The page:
Fast Cars and Money Bins: Why Fast Five is the Best Movie in the Fast and Furious Franchise
Fast Five: 10 Years Later
t’s a big year, in 2021, for the Fast and Furious franchise. The first movie will mark its 20th anniversary, while the franchise will return to the screen with the long-delayed F9.
But 2021 also marks the 10th anniversary of the best film in the series, 2011’s Fast Five. Turning a decade old this week, Fast Five is not only the most exciting film in the franchise, but it’s the one that really made the Fast movies what they would become over the course of the next ten years.
Directed by Justin Lin and written by Chris Morgan, the franchise mainstay whose structural contributions to the Fast series have long been underrated, Fast Five is perhaps most remembered for its Brazil setting, for its introduction of Dwayne “The Rock” Johnson to the series, for adapting the Furious formula to a heist movie, and for an action finale that entailed a giant safe being dragged through the streets of Brazil.
At the start of Fast Five, Vin Diesel’s Dominic has escaped from a prison bus and gone to hide out in Brazil. He’s soon reunited with Brian and Mia (Paul Walker and Jordana Brewster), who want him to plan a car heist. Eventually, once they’ve recruited some familiar faces from the other movies (including Ludacris, Tyrese Gibson, and Gal Gadot), the group is drawn into contact with a local businessman/drug lord Reyes (Joaquim de Almeida.)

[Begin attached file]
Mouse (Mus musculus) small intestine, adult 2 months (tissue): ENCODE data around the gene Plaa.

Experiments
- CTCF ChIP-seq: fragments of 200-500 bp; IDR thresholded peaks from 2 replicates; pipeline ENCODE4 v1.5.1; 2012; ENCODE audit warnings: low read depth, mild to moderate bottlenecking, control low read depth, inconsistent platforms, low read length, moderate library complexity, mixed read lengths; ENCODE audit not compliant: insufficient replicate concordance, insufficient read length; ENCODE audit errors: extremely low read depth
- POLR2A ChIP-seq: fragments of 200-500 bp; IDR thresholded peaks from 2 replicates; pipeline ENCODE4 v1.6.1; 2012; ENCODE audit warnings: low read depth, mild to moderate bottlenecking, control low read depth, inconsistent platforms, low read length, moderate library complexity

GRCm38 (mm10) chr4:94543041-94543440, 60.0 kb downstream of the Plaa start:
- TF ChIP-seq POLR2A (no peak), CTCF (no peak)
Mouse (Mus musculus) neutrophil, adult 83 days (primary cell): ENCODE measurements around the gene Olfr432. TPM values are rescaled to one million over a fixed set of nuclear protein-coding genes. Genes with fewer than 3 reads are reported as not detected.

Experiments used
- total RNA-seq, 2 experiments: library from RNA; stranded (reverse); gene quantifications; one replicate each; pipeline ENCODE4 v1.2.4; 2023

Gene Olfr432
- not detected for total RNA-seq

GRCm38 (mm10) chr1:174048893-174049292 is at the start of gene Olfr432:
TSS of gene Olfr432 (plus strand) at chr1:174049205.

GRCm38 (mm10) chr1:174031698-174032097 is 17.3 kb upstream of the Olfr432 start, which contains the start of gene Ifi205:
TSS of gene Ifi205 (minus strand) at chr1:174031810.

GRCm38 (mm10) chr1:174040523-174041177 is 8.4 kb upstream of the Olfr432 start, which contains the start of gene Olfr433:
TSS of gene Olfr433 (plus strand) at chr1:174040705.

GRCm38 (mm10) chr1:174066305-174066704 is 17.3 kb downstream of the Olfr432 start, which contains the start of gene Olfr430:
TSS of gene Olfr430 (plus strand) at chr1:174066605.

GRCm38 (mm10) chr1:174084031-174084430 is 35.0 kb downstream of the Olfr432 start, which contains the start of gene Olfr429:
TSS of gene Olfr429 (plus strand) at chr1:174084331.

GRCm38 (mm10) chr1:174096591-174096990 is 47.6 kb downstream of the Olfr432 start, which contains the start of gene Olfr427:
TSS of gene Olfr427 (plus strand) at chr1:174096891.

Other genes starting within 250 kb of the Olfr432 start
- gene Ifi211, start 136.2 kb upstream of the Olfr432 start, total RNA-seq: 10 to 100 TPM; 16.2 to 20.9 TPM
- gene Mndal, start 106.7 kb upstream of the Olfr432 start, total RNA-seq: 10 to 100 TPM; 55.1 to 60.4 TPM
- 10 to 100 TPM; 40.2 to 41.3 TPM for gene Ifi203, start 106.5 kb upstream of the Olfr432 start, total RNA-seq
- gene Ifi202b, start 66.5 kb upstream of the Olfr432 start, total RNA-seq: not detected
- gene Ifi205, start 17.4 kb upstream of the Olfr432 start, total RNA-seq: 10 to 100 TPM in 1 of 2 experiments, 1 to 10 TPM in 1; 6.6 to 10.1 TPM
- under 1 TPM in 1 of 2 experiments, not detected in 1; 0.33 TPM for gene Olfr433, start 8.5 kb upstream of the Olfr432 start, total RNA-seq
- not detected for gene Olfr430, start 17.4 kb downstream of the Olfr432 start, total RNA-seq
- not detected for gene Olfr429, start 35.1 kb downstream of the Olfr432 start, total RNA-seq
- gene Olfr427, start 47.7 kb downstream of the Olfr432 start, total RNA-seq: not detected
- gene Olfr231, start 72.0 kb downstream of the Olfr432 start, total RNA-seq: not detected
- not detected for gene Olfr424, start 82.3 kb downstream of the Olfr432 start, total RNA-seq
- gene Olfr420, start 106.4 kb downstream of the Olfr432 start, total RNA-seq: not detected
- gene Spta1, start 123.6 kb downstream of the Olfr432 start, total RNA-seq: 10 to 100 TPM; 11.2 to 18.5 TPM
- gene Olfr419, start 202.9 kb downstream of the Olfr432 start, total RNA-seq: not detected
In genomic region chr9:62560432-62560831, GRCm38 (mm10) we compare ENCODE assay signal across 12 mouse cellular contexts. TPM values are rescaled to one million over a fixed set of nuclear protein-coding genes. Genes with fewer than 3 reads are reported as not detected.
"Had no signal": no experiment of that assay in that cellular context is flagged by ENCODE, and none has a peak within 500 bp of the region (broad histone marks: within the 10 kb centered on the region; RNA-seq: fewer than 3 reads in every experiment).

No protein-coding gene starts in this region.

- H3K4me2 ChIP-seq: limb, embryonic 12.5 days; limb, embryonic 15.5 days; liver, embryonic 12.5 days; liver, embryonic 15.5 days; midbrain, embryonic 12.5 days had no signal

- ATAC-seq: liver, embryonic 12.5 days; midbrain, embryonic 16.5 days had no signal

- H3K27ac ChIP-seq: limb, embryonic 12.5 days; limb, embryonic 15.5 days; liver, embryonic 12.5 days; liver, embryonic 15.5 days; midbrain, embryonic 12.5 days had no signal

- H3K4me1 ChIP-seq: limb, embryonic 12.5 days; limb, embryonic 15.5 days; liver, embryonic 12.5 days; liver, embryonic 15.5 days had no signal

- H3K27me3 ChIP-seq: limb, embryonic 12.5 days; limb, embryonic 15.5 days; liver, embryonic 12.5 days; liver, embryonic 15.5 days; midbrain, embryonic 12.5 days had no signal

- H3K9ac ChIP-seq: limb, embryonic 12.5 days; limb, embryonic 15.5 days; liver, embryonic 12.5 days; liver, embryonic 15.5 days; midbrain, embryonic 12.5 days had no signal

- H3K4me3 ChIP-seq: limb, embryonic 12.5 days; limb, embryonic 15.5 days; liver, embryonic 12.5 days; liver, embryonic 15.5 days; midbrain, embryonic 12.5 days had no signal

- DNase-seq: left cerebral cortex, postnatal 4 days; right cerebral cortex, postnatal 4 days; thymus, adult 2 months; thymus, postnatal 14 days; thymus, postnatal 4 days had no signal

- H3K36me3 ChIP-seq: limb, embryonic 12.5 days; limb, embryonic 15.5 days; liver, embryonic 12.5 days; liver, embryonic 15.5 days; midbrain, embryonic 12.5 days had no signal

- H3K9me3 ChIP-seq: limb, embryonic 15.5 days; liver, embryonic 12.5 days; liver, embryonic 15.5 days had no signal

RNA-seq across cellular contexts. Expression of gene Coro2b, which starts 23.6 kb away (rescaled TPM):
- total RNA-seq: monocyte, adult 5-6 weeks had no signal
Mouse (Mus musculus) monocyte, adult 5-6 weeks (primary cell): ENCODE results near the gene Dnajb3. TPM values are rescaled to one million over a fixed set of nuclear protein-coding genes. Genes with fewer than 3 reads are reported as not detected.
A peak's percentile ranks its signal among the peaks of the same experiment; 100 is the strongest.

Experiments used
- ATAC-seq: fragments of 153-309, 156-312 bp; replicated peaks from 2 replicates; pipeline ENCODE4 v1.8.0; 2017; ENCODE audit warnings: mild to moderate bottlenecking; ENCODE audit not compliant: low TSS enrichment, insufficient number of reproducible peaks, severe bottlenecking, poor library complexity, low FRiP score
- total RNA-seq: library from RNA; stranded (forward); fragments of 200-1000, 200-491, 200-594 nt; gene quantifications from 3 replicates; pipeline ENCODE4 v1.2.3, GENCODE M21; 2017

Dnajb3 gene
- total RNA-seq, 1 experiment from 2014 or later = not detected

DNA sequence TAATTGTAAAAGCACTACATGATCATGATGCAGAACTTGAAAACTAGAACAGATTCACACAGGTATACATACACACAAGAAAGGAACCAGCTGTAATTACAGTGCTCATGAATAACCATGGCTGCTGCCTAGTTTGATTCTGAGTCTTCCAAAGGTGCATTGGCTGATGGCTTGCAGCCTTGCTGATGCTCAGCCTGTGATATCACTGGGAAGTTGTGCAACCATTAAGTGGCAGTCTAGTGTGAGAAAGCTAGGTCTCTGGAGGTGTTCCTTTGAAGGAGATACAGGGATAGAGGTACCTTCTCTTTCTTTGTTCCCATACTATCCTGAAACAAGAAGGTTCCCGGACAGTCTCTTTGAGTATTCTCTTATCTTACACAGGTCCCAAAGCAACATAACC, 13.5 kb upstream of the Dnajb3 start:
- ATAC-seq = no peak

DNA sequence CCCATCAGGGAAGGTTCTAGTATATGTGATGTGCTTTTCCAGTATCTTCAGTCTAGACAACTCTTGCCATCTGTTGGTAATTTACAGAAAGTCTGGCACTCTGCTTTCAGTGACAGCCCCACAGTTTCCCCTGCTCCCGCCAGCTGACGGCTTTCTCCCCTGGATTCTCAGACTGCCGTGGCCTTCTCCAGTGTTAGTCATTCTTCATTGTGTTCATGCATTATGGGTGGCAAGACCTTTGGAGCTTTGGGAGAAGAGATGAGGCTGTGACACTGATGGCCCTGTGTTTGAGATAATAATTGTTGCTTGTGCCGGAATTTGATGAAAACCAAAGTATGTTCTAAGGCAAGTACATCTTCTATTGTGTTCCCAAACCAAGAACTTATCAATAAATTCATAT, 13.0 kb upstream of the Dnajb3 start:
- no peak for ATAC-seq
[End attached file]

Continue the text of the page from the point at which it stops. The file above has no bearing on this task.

Reyes soon emerges as a natural robbery target, mostly because he doesn’t trust the banks and keeps all of his money in a giant vault, much like Scrooge McDuck and his money bin. The sight gag of that vault being dragged through the streets of Rio de Janeiro adds up to the best climactic action sequence of the entire series. And the mid-credits teaser- the one revealing that Michelle Rodriguez’s Letty was still alive after all – was legitimately shocking at the time.
It’s fun seeing Diesel and Johnson at odds, at least on screen before they were at odds in real life; the Fast movies have a weakness for turning every antagonist into an ally of the crew, usually by the next movie. And Joaquim de Almeida, an old pro at playing a South American drug kingpin, is one of the series’ best villains.
Plot-wise, it’s all very ridiculous, of course. Like most films in the Fast franchise, Fast Five doesn’t care one iota about the laws of physics, or dead people staying dead, or laws in general, although it isn’t until the next film that the crew is allowed to return to the U.S. because Dwayne Johnson’s federal agent for some reason had the power to confer on them “pardons all around.”
The Fast and Furious movies, in the beginning, were about drag racing. The cars have always stayed, but Fast Five was a key turning point in the movies just getting bigger- bigger casts, bigger budgets, bigger stunts. It also got more international, doing things like flying the cars through skyscrapers in Dubai in the seventh film and becoming a rare Hollywood movie to film in Cuba in the eighth. It would also, of course, get a lot cornier, especially in the movie-long tribute to the late Paul Walker in Fast and Furious 7.
But Fast Five has remained the series’ high point, with the best action, the best story, and the best villain.